The Boston Diaries

The ongoing saga of a programmer who doesn't live in Boston, nor does he even like Boston, but yet named his weblog/journal “The Boston Diaries.”

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Sunday, April 18, 2010

Off to the races

I mentioned briefly yesterday about the issue I was having with syslogintr while booting the computer. On my system, the system would hang just after loading syslogintr. I tracked it down to initlog hanging. Further investigation revealed that both syslogintr and initlog were hanging, but the significance of that escaped me until an epiphany I had while sleeping: I was experiencing yet another race condition!

A quick test today proved that yes, it was a race condition. A particularly nasty race condition too, since once again, I wasn't explicitly writing multi-threaded code.

syslogintr creates a local socket (/dev/log for those that who are curious) and then waits to receive logging messages sent to said socket, something like:

local = socket(...)

while(!interrupted)
{
  read(socket,buffer,sizeof(buffer));
  process(buffer);
}

But in the process of processing the incoming message, syslogintr may itself call syslog():

while(!interrupted)
{
  read(socket,buffer,sizeof(buffer));
  process(buffer);
  syslog(LOG_DEBUG,"processed message");
}

syslog() (which is part of the standard library under Unix) sends the message to the local socket (/dev/log). The data is queued up in the socket, but it's okay because it'll cycle around quickly enough to pick up the new data. Unless there's too much data already queued in the local socket, at which point whoever calls syslog() will block until the backlogged data in the local socket is dealt with.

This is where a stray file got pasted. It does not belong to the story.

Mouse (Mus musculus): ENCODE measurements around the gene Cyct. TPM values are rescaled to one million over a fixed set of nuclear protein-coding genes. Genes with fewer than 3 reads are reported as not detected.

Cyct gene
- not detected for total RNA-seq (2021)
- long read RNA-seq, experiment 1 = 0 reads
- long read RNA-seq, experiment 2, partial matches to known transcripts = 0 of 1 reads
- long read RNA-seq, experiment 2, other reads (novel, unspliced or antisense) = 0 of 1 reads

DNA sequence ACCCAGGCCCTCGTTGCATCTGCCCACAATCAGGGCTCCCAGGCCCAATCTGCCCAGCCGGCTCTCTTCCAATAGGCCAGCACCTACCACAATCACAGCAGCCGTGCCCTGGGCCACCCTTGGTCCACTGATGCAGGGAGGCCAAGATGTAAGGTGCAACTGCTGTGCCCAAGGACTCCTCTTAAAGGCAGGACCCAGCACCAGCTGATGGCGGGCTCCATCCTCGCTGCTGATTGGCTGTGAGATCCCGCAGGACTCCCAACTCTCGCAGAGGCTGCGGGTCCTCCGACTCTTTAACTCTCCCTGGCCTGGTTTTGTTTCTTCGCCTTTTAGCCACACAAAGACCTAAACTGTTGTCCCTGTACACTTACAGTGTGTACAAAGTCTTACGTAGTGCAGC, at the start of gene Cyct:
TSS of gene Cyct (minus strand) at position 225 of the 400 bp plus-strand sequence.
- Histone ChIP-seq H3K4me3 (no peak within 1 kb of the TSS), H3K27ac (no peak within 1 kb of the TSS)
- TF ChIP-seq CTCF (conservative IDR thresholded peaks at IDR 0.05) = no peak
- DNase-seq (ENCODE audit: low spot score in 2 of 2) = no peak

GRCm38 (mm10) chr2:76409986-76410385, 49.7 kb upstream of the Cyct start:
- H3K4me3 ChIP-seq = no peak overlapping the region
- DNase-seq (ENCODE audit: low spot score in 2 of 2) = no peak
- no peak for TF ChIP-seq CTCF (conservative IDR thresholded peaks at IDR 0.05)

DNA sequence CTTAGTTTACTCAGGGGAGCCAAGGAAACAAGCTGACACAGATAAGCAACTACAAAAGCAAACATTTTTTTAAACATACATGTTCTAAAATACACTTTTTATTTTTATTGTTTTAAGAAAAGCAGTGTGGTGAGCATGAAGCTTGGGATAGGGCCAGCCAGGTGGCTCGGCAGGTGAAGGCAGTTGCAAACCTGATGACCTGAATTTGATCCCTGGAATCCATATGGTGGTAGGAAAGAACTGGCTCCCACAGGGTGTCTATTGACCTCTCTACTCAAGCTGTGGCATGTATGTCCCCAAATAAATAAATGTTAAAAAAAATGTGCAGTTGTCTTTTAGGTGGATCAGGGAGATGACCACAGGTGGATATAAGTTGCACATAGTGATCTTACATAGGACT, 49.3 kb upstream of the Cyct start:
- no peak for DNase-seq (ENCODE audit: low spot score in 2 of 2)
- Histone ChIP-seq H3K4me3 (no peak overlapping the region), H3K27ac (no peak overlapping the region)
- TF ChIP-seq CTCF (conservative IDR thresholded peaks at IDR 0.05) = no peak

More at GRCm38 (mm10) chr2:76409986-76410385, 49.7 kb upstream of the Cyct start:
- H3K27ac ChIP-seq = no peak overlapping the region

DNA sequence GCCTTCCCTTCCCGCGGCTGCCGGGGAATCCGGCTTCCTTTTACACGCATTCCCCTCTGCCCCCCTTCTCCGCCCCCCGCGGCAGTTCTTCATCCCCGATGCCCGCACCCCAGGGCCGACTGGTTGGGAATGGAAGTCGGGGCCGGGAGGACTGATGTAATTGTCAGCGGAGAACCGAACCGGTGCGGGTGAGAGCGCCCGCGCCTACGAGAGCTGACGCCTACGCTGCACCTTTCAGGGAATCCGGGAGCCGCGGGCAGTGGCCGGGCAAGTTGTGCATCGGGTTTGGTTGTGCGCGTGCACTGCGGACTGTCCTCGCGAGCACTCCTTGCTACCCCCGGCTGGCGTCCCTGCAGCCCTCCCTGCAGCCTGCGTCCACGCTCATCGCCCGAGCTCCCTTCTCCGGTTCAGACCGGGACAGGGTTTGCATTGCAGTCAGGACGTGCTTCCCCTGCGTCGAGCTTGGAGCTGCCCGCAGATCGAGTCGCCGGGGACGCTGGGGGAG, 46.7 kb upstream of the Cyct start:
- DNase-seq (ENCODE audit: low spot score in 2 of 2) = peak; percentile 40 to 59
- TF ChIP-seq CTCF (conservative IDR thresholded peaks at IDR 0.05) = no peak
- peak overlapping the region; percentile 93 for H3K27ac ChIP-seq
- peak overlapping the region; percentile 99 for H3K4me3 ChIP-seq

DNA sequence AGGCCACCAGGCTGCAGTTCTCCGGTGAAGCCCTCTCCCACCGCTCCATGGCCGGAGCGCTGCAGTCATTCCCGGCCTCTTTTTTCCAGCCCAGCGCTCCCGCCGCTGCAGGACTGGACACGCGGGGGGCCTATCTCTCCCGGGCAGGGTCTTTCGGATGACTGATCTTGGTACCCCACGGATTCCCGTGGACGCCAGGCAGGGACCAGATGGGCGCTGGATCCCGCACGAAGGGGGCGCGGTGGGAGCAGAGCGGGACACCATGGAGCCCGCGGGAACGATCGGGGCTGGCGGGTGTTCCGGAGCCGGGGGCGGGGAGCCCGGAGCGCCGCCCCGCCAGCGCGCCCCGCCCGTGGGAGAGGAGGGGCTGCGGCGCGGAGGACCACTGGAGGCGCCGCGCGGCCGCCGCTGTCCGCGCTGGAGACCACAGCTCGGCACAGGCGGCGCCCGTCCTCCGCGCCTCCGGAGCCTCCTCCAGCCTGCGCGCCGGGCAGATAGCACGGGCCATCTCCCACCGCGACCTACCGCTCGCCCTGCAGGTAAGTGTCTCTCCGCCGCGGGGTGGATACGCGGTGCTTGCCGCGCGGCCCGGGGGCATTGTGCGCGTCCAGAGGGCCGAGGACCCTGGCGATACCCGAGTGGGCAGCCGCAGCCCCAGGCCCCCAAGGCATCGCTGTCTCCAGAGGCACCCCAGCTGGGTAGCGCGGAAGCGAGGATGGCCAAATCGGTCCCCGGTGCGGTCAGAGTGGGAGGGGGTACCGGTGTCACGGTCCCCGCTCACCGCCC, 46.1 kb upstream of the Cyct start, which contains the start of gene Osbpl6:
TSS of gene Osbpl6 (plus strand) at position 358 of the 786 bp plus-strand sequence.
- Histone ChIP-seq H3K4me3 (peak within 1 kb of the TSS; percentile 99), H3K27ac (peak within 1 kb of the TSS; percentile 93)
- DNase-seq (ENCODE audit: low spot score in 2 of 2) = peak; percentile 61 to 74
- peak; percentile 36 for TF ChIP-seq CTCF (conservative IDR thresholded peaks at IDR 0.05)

The startup script (/etc/init.d/syslog for those of you following along at home) starts both syslogintr and klogd. klogd is a program that pulls the data from the kernel logging queue (logging messages the kernel itself generates, but the kernel can't use /dev/log as that's just a Unix convention, not something enforced by the kernel itself) and logs that data via syslog(). And by the time klogd starts up, there's quite a bit of logging data generated by the kernel. So that data gets blasted at syslogintr (and in the process, so much data is being sent that klogd is blocked from running). But syslogintr is still coming up to speed and generating a bunch of internal messages and suddenly, its calls to syslog() are blocking, thus causing a deadlock:

while(!interrupted)
{
  read(socket,buffer,sizeof(buffer));
  process(buffer);	/* this takes some time */

  /*--------------------------------------------------
  ; meanwhile, something like klogd could be blasting
  ; data to the local socket, filling it up, thus when
  ; we get to:
  ;---------------------------------------------------*/

  syslog(LOG_DEBUG,"processed message");

  /*-------------------------------------------------
  ; the call to syslog() blocks, thus blocking the
  ; program until something else (in this case, *us*)
  ; drains the data waiting in the socket.  But we
  ; can't drain the data because we're waiting (via
  ; syslog()) for the data to be drained!
  ;
  ; Can you say, *deadlock* boys and girls?  I knew
  ; you could.
  ;--------------------------------------------------*/
}

This also explains why it only happened when booting—because that's about the only time so much data is pushed to syslogintr that socket operations (reading, writing) are blocked. It also explains why I haven't seen it on any other system I'm running it on, since those systems don't run klogd (being virtual hosts, they don't have klogd).

If you've ever wondered why software tends to crash all the time, it's odd interactions like this that are the cause (and this was an easy problem to diagnose, all things considered).

So now I internally queue any logging messages and handle them in the main loop, something along the lines of:

while(!interrupted)
{
  foreach msg in queued_messages
    process(msg);

  read(socket,buffer,sizeof(buffer));
  process(buffer);
  queuelog(LOG_DEUBG,"processed message");
}

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